Workers at the Keymark Corp. aluminum plant in Fonda were exposed to a known carcinogen, high noise levels and potentially fatal 17-foot falls, federal regulators say.
The U.S. Occupational Safety and Health Administration investigated the situation in March after receiving a complaint and fined the company $53,000, citing 11 serious violations.
“A serious violation occurs when there is substantial probability that death or serious physical harm could result from a hazard about which the employer knew or should have known,” OSHA said in a news release this week.
OSHA found employees could have easily fallen 17 feet into a work pit that lacked a guardrail.
They could have been caught in or injured by an unintentional machinery startup. Apparently procedures and training for turning off machine power sources before maintenance and servicing were lacking, OSHA said.
It also cited Keymark for failing to determine how much exposure workers had to toxic chromium, a known cancer-causing compound that targets the respiratory system, kidneys, liver, skin and eyes. A major source of worker exposure to chromium occurs during “hot work,” such as welding on steels.
OSHA found Keymark failed to ensure proper, clean changing areas for employees working with chromium and failed to ensure contaminated clothing was stored and transported in sealed containers.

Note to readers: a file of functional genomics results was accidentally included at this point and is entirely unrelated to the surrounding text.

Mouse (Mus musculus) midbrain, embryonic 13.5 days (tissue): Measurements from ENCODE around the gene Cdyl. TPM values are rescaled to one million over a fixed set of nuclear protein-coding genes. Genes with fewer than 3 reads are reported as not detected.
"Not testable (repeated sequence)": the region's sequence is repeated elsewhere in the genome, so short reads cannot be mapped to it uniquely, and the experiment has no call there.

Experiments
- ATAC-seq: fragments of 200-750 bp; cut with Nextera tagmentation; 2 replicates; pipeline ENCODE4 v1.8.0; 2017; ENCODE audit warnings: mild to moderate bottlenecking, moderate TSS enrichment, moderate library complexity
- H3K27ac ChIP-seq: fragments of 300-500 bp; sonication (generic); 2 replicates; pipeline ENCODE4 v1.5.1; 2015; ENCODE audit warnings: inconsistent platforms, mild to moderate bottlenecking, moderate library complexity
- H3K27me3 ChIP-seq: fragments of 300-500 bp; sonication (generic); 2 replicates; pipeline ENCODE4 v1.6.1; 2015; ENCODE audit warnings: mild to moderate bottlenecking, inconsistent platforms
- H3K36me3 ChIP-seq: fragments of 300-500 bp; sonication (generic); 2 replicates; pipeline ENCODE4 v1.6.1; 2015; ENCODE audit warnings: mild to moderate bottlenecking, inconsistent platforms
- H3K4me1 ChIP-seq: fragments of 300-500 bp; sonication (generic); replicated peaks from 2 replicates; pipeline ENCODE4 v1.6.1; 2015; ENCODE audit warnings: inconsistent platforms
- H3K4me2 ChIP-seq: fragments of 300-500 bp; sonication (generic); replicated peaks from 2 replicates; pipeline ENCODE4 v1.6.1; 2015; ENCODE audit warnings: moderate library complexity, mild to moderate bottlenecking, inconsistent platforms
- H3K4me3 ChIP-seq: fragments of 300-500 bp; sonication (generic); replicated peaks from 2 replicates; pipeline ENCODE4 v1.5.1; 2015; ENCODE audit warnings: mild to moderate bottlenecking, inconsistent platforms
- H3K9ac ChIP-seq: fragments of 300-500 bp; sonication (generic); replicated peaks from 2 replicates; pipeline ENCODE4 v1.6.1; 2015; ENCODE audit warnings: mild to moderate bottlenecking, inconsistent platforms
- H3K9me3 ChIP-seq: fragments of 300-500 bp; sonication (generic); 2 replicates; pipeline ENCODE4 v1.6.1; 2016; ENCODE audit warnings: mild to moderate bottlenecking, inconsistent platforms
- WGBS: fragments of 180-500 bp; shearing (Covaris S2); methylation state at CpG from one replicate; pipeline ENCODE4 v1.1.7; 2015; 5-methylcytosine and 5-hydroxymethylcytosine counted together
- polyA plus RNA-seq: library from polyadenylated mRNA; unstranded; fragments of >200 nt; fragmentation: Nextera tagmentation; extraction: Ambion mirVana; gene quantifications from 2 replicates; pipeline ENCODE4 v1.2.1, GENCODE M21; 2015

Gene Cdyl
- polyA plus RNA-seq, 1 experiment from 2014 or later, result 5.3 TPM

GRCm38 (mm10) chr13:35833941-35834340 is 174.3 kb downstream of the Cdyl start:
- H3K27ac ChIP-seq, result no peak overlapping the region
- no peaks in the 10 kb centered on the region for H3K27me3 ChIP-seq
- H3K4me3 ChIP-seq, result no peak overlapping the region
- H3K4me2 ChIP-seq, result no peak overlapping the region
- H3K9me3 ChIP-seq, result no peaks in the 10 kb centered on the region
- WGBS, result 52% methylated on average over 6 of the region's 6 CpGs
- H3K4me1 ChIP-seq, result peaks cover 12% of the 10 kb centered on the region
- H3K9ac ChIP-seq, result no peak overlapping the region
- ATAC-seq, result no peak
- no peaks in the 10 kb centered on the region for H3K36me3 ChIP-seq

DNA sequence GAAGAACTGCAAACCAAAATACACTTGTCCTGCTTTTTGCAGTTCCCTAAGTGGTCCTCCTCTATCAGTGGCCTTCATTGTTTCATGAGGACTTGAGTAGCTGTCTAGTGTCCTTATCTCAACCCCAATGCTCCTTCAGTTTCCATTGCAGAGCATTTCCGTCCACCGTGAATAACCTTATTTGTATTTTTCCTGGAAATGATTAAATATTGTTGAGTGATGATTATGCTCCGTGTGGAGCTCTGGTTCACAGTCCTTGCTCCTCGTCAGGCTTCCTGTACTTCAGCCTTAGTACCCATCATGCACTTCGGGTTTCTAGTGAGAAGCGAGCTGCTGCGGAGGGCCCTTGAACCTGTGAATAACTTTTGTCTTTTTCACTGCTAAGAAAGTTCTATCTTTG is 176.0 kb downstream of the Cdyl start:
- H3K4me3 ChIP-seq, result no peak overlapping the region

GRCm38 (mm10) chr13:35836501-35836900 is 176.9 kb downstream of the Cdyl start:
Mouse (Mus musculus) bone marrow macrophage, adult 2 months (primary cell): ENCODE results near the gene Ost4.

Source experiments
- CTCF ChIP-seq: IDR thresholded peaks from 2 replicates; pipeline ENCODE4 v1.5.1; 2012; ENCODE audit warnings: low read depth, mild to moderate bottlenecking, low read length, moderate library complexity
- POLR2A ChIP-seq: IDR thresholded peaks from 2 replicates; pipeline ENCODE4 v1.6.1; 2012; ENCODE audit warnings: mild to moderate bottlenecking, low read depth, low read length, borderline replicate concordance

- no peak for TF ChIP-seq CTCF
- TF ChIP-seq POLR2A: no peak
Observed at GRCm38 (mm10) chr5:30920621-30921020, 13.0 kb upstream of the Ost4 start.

OSHA also found employees were exposed to high noise levels without the use of hearing protectors or training in how to use and care for such gear.
“These employees faced both short- and long-term risks to their health and well-being, ranging from potentially fatal falls and hearing loss to cumulative damage to the respiratory system, kidneys, liver, skin and eyes from chromium exposure,” said Kimberly Castillon, OSHA’s area director in Albany. “Keymark must take prompt and effective action to ensure that these conditions are corrected and do not pose future risk to employees.”
Keymark officials did not respond to a request for comment Thursday.
The company has 15 business days from the day it receives the citations to comply, request a conference with OSHA’s area director or contest the findings before an independent Occupational Safety and Health Review Commission.
The company’s origins date back to 1946, when William Keller Sr. and Austin Kasson established Kasson and Keller in Fonda as a distributor of aluminum storm windows and doors. Keller’s son, William Keller Jr., took over the business and opened an aluminum extrusion plant in 1965 on Cayadutta Street that grew and expanded over the years to employ between 850 and 900 people as of 2007.
In the summer of 1998, a spark in an electrical box ignited paint fumes at the plant, exposing more than 40 employees to chemicals released by the fire. About 35 employees were sent to area hospitals. OSHA fined Keymark $10,000 after an investigation found it had not done enough to prevent the fire.
In 2007, the company set out to “identify and enrich its safety culture,” according to the company website. It adopted a set of values for “General Organizational Excellence” that included mission statements such as “We can and will prevent accidents” and “We always work safely.”
In 2010, OSHA listed Keymark as one of 15,000 businesses nationwide whose injury and illness rates were considerably higher than the national average.